● Forced table seating: At live poker rooms, players are seated when a seat opens at any table in the pool of tables running the game and limit the player requested. Changing from one table to the next (even from one seat to the next) is a bit of a hassle. Bringing a similar system to online poker rooms would dampen the edge skilled players realize through superior table selection.
● Limit number of tables per player: Capping the number of seats players can occupy helps to ensure a more natural balance between strong and weak players. While allowing players to run double-digit tables at once may seem like a quick way to boost liquidity, it also allows strong players far more shots at inexperienced opponents.
● No heads up cash games: Keep heads up games exclusively in the tournament lobby, and you’ll remove one of the most dangerous points of contact between strong and weak players.
● Limit big-ticket satellites: Multistage satellites to large buy-in tournaments put weak players in tournaments they generally can’t afford against competition that tends to be tougher than what they’re used to.
● Incentivize participation/absence from games: Online poker rooms have long incentivized players to start games. So why not extend that approach to joining existing games—or even leaving them? For example, strong players could be offered a carrot like a multiplier on their comp points to stay below a certain threshold of total open tables. Weak players could be encouraged to join games more appropriate to their skill (or bankroll) levels with similar incentives.
● Loss-responsive bonus systems: Most bonuses are directly tied to rake and released in a linear fashion. But if one of the goals of segregation is to give weak players more bang for their buck, doesn’t it make sense to explore bonus systems that release in connection with key dips in that player’s bankroll?
The Unique Potential of Fast-Fold to Balance Player Pools
Anyone who has read to this point can be forgiven for thinking that I’m vehemently opposed to player segregation. I’m not. I just think there have to be more elegant and effective ways to introduce segregation than arbitrarily dividing your lobby.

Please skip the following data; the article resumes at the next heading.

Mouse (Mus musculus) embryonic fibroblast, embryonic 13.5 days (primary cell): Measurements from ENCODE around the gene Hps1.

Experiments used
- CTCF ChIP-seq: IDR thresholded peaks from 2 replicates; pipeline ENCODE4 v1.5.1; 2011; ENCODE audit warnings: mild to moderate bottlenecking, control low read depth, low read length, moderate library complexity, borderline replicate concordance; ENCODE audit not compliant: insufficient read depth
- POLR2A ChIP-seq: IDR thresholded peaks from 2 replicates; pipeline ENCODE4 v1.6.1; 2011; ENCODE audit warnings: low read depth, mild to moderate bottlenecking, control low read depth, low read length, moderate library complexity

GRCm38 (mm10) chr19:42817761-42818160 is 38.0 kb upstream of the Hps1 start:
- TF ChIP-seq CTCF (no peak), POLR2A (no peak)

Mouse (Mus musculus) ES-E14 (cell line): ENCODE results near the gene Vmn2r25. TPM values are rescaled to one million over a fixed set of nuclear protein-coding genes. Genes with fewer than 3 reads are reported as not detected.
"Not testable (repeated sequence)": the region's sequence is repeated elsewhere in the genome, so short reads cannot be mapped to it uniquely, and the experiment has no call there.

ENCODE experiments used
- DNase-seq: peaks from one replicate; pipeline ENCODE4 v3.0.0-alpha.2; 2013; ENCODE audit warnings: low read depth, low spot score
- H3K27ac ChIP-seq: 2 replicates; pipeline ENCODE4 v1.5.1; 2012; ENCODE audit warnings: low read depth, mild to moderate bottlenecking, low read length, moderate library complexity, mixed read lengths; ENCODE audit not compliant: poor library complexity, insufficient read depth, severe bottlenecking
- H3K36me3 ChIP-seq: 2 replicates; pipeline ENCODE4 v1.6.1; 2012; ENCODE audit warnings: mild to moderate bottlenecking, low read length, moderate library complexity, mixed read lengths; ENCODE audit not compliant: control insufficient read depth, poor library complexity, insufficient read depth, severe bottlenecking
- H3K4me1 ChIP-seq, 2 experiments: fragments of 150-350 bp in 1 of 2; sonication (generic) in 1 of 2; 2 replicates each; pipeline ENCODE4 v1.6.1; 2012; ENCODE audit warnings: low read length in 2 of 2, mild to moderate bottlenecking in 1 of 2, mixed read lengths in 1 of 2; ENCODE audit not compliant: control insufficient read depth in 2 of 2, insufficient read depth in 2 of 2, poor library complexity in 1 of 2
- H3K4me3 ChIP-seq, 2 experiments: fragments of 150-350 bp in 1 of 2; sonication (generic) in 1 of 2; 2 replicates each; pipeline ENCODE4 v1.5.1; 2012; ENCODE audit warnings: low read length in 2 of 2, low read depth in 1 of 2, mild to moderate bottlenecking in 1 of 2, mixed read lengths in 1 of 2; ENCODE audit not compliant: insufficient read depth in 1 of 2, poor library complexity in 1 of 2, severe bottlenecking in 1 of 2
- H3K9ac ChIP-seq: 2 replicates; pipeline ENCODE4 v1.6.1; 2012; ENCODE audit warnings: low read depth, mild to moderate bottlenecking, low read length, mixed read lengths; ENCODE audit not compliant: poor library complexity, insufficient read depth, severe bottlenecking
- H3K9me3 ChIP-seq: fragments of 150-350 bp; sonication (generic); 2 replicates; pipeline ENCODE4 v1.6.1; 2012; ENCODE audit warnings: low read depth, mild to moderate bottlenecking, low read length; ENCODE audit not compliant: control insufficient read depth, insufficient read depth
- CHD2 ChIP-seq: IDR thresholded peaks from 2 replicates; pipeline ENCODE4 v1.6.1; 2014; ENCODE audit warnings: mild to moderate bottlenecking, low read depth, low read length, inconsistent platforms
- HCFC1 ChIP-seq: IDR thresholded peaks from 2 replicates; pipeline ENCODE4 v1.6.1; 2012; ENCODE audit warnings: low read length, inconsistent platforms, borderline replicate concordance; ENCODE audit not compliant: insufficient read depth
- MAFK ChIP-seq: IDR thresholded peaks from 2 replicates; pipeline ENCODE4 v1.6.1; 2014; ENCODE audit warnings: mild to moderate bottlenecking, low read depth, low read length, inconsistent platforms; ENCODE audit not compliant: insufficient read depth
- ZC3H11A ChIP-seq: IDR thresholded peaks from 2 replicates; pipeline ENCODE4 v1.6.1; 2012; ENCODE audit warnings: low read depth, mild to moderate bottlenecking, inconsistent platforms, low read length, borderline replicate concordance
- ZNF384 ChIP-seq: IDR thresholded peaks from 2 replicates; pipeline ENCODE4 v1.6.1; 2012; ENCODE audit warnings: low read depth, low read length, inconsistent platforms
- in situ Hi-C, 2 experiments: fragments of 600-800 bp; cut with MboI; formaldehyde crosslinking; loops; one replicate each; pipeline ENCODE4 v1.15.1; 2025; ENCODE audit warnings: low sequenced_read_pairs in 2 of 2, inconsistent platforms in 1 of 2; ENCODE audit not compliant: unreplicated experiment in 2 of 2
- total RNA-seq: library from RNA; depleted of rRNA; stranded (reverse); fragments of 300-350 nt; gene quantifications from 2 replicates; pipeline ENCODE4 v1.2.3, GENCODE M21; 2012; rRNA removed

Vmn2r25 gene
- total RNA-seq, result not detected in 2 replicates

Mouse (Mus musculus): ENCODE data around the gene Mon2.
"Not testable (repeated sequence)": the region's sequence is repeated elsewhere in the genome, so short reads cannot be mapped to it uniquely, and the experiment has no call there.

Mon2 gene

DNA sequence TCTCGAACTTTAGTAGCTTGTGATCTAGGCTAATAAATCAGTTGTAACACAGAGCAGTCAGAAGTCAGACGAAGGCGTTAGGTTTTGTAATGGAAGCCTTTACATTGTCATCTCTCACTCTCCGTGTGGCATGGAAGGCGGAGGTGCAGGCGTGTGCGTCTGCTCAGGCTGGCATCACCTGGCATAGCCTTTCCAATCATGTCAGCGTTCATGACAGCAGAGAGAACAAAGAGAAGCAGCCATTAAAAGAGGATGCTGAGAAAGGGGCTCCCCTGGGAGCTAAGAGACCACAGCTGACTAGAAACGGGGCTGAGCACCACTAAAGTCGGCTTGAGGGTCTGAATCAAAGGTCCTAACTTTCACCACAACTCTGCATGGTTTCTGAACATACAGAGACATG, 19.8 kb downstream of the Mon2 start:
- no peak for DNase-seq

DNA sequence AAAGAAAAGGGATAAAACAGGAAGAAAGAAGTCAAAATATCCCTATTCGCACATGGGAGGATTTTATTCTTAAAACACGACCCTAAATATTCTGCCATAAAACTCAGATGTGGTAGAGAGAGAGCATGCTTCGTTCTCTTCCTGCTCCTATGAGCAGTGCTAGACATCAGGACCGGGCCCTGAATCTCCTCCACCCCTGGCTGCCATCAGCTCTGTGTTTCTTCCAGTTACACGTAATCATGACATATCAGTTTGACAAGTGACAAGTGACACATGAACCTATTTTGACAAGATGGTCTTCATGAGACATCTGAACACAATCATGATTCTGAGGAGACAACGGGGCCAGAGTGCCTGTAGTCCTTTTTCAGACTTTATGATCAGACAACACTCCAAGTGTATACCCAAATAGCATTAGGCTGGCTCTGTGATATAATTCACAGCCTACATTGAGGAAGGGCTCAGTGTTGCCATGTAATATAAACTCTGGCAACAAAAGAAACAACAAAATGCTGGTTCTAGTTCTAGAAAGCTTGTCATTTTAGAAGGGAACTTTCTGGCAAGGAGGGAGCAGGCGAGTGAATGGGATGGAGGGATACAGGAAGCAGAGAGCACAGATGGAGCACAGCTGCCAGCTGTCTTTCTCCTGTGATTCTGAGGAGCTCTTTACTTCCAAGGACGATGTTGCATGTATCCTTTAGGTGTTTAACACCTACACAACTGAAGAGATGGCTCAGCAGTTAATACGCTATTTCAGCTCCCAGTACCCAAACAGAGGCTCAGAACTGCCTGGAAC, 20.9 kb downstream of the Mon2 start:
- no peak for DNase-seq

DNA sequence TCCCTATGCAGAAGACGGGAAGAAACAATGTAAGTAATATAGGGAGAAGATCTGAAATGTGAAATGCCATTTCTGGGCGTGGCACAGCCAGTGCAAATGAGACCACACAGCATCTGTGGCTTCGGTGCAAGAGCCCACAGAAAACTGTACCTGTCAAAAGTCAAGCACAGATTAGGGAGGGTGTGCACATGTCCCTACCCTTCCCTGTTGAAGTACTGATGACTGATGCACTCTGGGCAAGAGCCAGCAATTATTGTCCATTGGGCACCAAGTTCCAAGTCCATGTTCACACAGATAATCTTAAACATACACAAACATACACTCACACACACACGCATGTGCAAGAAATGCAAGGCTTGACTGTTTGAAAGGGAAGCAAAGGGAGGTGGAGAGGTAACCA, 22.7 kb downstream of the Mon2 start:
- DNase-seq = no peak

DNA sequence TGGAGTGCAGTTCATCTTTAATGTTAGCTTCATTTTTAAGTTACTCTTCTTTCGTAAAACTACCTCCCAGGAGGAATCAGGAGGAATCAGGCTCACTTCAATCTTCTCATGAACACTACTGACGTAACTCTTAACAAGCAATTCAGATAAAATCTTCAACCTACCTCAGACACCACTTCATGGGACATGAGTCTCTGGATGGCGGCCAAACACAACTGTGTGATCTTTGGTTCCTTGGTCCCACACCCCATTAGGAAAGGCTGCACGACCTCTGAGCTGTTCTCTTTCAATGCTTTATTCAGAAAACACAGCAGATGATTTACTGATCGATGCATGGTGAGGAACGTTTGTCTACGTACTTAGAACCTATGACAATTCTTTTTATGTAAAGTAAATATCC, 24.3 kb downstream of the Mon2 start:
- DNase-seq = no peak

One area where such an alternative might be found is fast-fold poker. Introduced by Full Tilt with Rush Poker, fast-fold explodes the traditional concept of an online poker room by creating new tables for each and every individual hand from a pool of participating players. Once players fold a hand, they return to the pool where they’re immediately used to create a new table for the next hand.
In many (albeit not all) ways, fast-fold poker inherently protects weaker players. With no fixed tables, the game-selection advantage of superior players is erased. With position and other dynamics that generally confer an edge on stronger players constantly shifting, the skill gap between the best and the worst is diminished.
But fast-fold also offers an environment more naturally suited to complex player segregation policies than a lobby stuffed with static tables. Instead of restricting access to certain sets of tables, rooms can execute their strategy at the more granular level of the table itself. Individual tables can be composed from the pool via a formula that distributes seats according to whatever ratio of strong, average and weak the room finds most effective. And players can move fluidly from one classification to the next without ever realizing that a classification system is even in place.
If nothing else, this discussion highlights how early in the game we really are when it comes to online poker as a consumer product. If the first 10 years of online poker were marked largely by the maturity of the industry on the regulatory front, I expect the next 10 years to be marked largely by its maturity on the development front. Player segregation will remain a part of the conversation as rooms continue to wrestle with the question of how much intervention is required to achieve an optimally balanced site—if such a feat is, in fact, achievable.